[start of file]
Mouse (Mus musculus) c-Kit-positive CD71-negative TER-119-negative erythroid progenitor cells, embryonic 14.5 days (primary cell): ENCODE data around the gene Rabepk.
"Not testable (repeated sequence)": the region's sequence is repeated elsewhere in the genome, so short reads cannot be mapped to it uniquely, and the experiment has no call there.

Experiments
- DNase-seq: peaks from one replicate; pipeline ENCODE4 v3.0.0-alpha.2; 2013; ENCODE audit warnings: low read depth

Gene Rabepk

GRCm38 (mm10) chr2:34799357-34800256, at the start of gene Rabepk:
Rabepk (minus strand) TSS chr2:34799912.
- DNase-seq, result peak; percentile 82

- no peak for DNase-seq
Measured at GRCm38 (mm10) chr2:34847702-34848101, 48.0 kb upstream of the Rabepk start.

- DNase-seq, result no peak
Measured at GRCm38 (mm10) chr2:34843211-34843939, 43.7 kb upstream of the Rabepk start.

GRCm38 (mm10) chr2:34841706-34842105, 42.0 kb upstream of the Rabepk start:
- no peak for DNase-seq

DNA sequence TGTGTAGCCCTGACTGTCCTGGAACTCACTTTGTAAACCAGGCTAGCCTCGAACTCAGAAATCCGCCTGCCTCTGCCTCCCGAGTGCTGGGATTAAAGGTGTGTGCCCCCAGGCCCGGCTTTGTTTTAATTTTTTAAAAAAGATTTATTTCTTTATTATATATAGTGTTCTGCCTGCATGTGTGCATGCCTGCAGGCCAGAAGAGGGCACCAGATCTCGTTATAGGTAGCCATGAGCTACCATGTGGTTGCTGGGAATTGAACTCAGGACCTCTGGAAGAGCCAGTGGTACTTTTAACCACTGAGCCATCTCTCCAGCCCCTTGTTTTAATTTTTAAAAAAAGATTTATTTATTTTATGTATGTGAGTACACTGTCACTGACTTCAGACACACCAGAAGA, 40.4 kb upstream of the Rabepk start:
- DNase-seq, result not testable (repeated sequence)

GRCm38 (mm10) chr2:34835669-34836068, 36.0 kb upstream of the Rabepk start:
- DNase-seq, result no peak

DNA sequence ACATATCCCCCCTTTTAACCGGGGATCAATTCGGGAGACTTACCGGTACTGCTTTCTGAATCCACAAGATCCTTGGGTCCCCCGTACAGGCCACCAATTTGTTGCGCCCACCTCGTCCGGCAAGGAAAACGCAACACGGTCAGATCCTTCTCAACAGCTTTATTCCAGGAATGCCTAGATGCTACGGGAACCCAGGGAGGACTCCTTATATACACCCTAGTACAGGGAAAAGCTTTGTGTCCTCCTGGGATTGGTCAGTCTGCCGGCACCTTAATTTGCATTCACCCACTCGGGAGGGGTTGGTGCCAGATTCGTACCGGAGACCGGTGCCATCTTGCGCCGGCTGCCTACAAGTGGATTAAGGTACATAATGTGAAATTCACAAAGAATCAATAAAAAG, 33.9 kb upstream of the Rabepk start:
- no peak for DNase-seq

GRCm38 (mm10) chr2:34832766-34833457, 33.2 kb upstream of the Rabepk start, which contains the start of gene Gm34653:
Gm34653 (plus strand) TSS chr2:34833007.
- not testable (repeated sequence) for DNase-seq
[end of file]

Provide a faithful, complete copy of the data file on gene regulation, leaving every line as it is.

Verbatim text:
Mouse (Mus musculus) c-Kit-positive CD71-negative TER-119-negative erythroid progenitor cells, embryonic 14.5 days (primary cell): ENCODE data around the gene Rabepk.
"Not testable (repeated sequence)": the region's sequence is repeated elsewhere in the genome, so short reads cannot be mapped to it uniquely, and the experiment has no call there.

Experiments
- DNase-seq: peaks from one replicate; pipeline ENCODE4 v3.0.0-alpha.2; 2013; ENCODE audit warnings: low read depth

Gene Rabepk

GRCm38 (mm10) chr2:34799357-34800256, at the start of gene Rabepk:
Rabepk (minus strand) TSS chr2:34799912.
- DNase-seq, result peak; percentile 82

- no peak for DNase-seq
Measured at GRCm38 (mm10) chr2:34847702-34848101, 48.0 kb upstream of the Rabepk start.

- DNase-seq, result no peak
Measured at GRCm38 (mm10) chr2:34843211-34843939, 43.7 kb upstream of the Rabepk start.

GRCm38 (mm10) chr2:34841706-34842105, 42.0 kb upstream of the Rabepk start:
- no peak for DNase-seq

DNA sequence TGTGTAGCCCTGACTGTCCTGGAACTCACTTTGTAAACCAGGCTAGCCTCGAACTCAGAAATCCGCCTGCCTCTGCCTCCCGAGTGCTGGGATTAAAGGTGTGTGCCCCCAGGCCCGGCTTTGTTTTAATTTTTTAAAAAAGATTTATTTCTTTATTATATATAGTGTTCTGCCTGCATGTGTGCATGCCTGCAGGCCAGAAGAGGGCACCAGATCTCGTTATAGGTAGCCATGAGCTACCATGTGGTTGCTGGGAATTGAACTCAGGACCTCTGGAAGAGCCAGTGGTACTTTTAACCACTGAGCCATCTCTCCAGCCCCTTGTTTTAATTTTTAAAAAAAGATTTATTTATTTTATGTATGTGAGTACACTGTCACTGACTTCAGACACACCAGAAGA, 40.4 kb upstream of the Rabepk start:
- DNase-seq, result not testable (repeated sequence)

GRCm38 (mm10) chr2:34835669-34836068, 36.0 kb upstream of the Rabepk start:
- DNase-seq, result no peak

DNA sequence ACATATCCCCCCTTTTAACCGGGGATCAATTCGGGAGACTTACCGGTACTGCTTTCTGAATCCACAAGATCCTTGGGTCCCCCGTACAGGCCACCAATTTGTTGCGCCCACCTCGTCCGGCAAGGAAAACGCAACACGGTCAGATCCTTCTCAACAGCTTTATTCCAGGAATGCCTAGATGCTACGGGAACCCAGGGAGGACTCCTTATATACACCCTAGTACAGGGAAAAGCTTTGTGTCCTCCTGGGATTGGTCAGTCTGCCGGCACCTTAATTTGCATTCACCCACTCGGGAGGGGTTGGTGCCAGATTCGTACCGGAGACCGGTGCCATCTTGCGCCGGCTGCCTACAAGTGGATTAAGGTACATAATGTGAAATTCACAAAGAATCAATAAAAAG, 33.9 kb upstream of the Rabepk start:
- no peak for DNase-seq

GRCm38 (mm10) chr2:34832766-34833457, 33.2 kb upstream of the Rabepk start, which contains the start of gene Gm34653:
Gm34653 (plus strand) TSS chr2:34833007.
- not testable (repeated sequence) for DNase-seq